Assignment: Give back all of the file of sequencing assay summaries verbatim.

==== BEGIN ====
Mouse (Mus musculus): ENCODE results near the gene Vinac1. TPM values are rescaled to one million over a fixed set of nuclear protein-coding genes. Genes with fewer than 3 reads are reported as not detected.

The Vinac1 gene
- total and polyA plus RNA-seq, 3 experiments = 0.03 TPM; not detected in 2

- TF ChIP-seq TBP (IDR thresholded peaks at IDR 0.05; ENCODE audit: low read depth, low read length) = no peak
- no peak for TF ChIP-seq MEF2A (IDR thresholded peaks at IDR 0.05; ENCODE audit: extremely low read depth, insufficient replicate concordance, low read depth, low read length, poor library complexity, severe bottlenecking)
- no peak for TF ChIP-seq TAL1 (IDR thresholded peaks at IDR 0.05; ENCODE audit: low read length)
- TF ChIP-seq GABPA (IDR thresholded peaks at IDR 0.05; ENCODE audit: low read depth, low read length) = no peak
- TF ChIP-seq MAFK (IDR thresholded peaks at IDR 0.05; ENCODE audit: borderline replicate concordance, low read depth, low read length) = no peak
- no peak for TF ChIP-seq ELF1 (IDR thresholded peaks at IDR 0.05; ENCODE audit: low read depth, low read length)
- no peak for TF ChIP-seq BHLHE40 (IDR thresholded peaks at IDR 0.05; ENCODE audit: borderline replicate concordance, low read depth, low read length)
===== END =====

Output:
Mouse (Mus musculus): ENCODE results near the gene Vinac1. TPM values are rescaled to one million over a fixed set of nuclear protein-coding genes. Genes with fewer than 3 reads are reported as not detected.

The Vinac1 gene
- total and polyA plus RNA-seq, 3 experiments = 0.03 TPM; not detected in 2

- TF ChIP-seq TBP (IDR thresholded peaks at IDR 0.05; ENCODE audit: low read depth, low read length) = no peak
- no peak for TF ChIP-seq MEF2A (IDR thresholded peaks at IDR 0.05; ENCODE audit: extremely low read depth, insufficient replicate concordance, low read depth, low read length, poor library complexity, severe bottlenecking)
- no peak for TF ChIP-seq TAL1 (IDR thresholded peaks at IDR 0.05; ENCODE audit: low read length)
- TF ChIP-seq GABPA (IDR thresholded peaks at IDR 0.05; ENCODE audit: low read depth, low read length) = no peak
- TF ChIP-seq MAFK (IDR thresholded peaks at IDR 0.05; ENCODE audit: borderline replicate concordance, low read depth, low read length) = no peak
- no peak for TF ChIP-seq ELF1 (IDR thresholded peaks at IDR 0.05; ENCODE audit: low read depth, low read length)
- no peak for TF ChIP-seq BHLHE40 (IDR thresholded peaks at IDR 0.05; ENCODE audit: borderline replicate concordance, low read depth, low read length)